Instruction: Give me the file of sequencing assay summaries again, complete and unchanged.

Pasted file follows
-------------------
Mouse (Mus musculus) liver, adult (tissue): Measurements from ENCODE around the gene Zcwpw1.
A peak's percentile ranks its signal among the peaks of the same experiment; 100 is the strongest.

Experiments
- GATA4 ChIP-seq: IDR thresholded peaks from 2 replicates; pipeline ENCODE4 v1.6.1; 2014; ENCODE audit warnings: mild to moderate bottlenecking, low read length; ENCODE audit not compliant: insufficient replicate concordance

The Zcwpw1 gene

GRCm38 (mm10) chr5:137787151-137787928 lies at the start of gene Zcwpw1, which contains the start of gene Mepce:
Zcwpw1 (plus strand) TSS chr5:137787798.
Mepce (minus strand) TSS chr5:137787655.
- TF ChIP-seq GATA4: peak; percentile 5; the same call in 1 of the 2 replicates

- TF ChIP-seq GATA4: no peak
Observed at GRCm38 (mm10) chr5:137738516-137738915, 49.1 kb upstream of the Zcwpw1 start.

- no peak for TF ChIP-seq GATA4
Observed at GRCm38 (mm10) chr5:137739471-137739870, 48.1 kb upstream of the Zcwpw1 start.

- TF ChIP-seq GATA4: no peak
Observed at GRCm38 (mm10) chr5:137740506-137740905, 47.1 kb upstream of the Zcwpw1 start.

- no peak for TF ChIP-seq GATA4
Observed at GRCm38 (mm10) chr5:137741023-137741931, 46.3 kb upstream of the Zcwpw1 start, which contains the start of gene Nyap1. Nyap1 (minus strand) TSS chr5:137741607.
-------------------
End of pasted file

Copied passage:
Mouse (Mus musculus) liver, adult (tissue): Measurements from ENCODE around the gene Zcwpw1.
A peak's percentile ranks its signal among the peaks of the same experiment; 100 is the strongest.

Experiments
- GATA4 ChIP-seq: IDR thresholded peaks from 2 replicates; pipeline ENCODE4 v1.6.1; 2014; ENCODE audit warnings: mild to moderate bottlenecking, low read length; ENCODE audit not compliant: insufficient replicate concordance

The Zcwpw1 gene

GRCm38 (mm10) chr5:137787151-137787928 lies at the start of gene Zcwpw1, which contains the start of gene Mepce:
Zcwpw1 (plus strand) TSS chr5:137787798.
Mepce (minus strand) TSS chr5:137787655.
- TF ChIP-seq GATA4: peak; percentile 5; the same call in 1 of the 2 replicates

- TF ChIP-seq GATA4: no peak
Observed at GRCm38 (mm10) chr5:137738516-137738915, 49.1 kb upstream of the Zcwpw1 start.

- no peak for TF ChIP-seq GATA4
Observed at GRCm38 (mm10) chr5:137739471-137739870, 48.1 kb upstream of the Zcwpw1 start.

- TF ChIP-seq GATA4: no peak
Observed at GRCm38 (mm10) chr5:137740506-137740905, 47.1 kb upstream of the Zcwpw1 start.

- no peak for TF ChIP-seq GATA4
Observed at GRCm38 (mm10) chr5:137741023-137741931, 46.3 kb upstream of the Zcwpw1 start, which contains the start of gene Nyap1. Nyap1 (minus strand) TSS chr5:137741607.